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Stevens Institute of Technology

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May 4, 2010

Dr. Michael Bruno on Minnesota Public Radio: Oil-Spill Containment Technologies

In the wake of the environmental disaster involving the explosion, sinking and massive oil leakage of an offshore oil rig in the Gulf of Mexico owned by British Petroleum (BP), experts are turning to technology in the face of extreme conditions to remediate the environmental effects.

Dr. Michael Bruno, Feiler Chair Professor & Dean, School of Engineering & Science at Stevens Institute of Technology, appeared on Minnesota Public Radio yesterday to offer his insights on the specific methods in use and illustrates exactly why this cleanup effort is so difficult.

Located 40 miles offshore in the Gulf of Mexico, BP's "Deepwater Horizon" drilling rig operated in 5,000 feet of water. The sheer depth provides one of the greatest challenges in the cleanup effort - as humans are physically unable to operate in these conditions.

Dr. Bruno describes BP's implementation of containment domes, concrete containment chambers of the drill pipe risers which stop the oil from flowing into the water. "Essentially these structures channel oil to the surface where it can then be retrieved in a safe manner," said Dr. Bruno. The difficulty however is once again the depth. BP employs the use of remote robotics to install equipment and navigate in these extreme conditions. BP's CEO describes this incredible challenge by likening it to "attempting to perform open heart surgery at 5,000 feet, in the dark." On top of the control issues are the less-than-optimal surface conditions that crews have experienced. With frequent storms and high seas, the remediation effort is that much more difficult.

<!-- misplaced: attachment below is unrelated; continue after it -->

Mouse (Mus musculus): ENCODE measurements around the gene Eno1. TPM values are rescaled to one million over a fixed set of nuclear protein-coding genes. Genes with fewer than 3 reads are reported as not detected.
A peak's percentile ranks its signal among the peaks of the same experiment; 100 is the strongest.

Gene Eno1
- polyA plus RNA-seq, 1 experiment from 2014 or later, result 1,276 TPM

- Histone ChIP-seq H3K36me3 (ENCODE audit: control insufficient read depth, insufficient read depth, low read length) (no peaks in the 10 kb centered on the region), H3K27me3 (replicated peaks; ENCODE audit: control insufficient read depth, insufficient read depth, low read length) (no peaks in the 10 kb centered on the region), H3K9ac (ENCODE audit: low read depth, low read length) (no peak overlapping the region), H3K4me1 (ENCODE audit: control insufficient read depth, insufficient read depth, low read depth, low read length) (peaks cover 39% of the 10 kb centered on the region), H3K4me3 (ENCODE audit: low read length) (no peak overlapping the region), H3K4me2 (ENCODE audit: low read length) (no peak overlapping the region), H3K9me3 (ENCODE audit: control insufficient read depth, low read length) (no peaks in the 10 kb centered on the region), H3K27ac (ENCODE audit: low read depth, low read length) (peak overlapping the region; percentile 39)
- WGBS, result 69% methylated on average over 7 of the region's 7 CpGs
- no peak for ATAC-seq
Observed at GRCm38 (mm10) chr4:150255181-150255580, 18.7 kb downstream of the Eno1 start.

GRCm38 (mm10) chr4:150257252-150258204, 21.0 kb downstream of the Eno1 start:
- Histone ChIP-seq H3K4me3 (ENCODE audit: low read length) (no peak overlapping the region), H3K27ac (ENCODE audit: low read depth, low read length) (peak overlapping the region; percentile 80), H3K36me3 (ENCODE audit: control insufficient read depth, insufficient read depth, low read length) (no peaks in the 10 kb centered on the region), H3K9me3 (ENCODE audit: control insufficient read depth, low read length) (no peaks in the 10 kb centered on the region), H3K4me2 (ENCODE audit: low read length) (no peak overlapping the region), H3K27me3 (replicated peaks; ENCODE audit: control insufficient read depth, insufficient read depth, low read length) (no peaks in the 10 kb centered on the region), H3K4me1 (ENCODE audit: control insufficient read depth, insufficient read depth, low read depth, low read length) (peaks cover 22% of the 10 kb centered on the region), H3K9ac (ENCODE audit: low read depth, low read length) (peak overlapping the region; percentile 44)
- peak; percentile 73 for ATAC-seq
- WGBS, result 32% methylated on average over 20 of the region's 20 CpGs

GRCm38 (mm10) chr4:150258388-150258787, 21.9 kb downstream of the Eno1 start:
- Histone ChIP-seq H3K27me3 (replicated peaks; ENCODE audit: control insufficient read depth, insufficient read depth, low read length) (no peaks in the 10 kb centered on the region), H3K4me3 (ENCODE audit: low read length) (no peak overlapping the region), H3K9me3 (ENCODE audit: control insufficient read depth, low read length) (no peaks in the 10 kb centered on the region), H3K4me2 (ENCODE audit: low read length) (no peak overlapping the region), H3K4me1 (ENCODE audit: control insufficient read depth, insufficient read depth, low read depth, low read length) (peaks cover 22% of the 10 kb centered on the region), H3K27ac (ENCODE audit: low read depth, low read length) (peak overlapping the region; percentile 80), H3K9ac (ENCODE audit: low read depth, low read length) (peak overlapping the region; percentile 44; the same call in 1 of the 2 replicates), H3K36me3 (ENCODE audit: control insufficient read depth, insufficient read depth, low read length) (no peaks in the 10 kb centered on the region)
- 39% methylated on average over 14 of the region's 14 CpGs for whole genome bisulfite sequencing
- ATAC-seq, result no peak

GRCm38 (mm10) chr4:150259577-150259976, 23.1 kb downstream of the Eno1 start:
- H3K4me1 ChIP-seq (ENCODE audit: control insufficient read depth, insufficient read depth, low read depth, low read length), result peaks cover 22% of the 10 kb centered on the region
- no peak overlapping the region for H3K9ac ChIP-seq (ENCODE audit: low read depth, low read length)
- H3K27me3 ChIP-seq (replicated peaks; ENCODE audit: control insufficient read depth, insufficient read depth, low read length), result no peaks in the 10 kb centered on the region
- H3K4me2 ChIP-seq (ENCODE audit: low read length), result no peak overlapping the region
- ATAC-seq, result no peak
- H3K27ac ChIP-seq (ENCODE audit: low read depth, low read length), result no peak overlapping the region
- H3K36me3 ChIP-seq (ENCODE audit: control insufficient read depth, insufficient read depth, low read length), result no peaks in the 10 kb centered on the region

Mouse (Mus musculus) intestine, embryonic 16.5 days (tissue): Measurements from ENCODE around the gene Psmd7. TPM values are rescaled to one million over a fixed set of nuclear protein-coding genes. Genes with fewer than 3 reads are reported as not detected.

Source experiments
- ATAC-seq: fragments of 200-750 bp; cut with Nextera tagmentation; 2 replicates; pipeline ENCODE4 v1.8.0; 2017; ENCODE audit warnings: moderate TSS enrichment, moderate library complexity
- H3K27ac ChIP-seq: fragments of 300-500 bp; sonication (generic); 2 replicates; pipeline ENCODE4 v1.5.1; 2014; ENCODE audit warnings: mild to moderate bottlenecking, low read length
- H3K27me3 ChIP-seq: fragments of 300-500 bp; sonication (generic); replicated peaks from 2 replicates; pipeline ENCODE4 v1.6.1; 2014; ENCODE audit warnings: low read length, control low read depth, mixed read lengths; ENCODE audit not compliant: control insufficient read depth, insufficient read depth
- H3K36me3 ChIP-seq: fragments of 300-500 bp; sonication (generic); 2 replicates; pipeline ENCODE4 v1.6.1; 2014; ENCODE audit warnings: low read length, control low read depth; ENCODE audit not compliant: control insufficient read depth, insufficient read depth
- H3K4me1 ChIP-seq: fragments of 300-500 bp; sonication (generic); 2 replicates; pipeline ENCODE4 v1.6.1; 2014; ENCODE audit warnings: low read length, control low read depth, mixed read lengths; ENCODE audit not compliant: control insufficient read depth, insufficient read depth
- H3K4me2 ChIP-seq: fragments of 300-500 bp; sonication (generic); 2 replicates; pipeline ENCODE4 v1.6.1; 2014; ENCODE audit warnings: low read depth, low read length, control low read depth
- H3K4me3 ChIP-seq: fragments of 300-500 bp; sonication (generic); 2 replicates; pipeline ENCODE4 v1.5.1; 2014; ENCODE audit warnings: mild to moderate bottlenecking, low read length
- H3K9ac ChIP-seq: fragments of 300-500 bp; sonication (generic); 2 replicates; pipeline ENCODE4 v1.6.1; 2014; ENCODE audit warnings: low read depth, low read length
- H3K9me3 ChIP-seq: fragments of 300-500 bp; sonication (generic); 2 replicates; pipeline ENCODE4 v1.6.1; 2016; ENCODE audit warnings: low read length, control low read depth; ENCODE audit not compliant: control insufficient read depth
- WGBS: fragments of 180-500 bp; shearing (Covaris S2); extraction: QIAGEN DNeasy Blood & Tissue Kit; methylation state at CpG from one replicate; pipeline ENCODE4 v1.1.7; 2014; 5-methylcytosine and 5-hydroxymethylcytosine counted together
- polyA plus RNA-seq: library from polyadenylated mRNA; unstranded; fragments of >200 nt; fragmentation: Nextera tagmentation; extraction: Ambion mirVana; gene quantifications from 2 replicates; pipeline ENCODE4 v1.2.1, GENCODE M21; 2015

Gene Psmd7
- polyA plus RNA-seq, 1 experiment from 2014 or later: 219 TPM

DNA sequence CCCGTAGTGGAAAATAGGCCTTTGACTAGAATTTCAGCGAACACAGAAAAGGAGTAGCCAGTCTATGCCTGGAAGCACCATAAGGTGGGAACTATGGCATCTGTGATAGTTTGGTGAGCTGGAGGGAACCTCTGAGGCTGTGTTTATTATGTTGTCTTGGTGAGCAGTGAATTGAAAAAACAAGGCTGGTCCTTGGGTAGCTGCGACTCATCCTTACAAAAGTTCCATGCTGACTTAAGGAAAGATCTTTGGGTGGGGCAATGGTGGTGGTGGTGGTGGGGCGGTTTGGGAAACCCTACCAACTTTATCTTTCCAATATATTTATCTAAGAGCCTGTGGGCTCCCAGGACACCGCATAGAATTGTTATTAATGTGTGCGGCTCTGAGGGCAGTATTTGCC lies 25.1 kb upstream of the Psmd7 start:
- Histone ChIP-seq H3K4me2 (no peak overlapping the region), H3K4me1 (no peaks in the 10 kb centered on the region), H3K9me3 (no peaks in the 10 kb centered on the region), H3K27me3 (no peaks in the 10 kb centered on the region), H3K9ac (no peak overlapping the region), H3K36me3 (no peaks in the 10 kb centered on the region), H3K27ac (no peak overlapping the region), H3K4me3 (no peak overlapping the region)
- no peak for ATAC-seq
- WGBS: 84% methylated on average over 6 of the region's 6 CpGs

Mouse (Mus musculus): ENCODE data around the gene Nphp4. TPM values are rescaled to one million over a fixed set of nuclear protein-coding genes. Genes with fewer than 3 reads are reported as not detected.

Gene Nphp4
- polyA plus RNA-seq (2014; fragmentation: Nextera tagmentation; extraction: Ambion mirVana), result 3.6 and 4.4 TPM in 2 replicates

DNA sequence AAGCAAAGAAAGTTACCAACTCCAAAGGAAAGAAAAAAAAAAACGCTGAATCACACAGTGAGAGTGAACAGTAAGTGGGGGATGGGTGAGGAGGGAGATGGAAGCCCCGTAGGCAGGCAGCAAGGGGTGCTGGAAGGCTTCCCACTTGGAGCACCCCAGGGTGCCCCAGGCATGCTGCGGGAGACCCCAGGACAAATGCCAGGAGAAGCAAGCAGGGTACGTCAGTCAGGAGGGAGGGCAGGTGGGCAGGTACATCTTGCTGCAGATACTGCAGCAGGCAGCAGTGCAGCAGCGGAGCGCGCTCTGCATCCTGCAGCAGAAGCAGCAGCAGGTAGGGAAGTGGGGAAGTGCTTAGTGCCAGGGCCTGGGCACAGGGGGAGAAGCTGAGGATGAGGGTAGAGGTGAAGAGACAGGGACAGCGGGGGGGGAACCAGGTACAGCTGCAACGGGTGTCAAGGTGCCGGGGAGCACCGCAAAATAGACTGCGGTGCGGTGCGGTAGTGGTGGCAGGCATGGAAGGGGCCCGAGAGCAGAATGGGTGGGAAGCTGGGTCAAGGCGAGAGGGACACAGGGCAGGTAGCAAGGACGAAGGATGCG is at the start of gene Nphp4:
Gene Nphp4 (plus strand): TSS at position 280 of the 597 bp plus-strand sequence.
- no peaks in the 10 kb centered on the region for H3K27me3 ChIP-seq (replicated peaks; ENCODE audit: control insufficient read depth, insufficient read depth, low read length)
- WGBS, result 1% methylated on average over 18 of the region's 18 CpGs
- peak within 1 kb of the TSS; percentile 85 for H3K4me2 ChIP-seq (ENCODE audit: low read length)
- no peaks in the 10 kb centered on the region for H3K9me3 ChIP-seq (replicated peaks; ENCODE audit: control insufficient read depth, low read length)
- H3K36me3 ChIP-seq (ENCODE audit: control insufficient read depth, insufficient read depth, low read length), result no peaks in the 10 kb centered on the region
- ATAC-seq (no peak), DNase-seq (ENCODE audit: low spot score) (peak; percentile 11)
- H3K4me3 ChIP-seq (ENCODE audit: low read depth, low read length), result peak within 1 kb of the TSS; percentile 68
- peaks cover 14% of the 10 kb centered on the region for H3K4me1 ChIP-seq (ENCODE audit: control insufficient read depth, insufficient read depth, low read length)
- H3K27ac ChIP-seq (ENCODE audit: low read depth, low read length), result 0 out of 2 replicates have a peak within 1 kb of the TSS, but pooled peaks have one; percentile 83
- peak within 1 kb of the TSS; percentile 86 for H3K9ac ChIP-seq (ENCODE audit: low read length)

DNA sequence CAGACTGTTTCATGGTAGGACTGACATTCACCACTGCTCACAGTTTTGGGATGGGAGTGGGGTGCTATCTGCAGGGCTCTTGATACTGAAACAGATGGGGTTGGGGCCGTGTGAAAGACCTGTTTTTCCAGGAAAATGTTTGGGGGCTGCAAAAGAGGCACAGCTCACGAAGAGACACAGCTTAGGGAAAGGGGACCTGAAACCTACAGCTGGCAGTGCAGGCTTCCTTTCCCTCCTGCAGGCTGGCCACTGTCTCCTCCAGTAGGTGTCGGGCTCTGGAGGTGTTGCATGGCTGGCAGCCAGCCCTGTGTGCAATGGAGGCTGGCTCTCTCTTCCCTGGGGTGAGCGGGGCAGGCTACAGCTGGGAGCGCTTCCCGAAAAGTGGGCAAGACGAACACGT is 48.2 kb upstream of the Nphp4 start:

As the underwater wells continue pumping out crude oil at an alarming rate, relief workers must also use more traditional technologies to absorb and remove the spilling oil. These include skimming vessels, detergents and spill containment booms, of which Stevens has been at the forefront of innovation.

This crisis is truly a global event and all possible efforts must be made to help minimize its impact. To learn more about Dr. Bruno's thoughts on technology as it applies to this scenario, check out his audio interview!

For more information, please contact:

Dr. Michael Bruno
Feiler Chair Professor & Dean, School of Engineering & Science
Edwin A. Stevens
Room E-216
Phone: 201.216.5338
Fax: 201.216.8214
mbruno@stevens.edu

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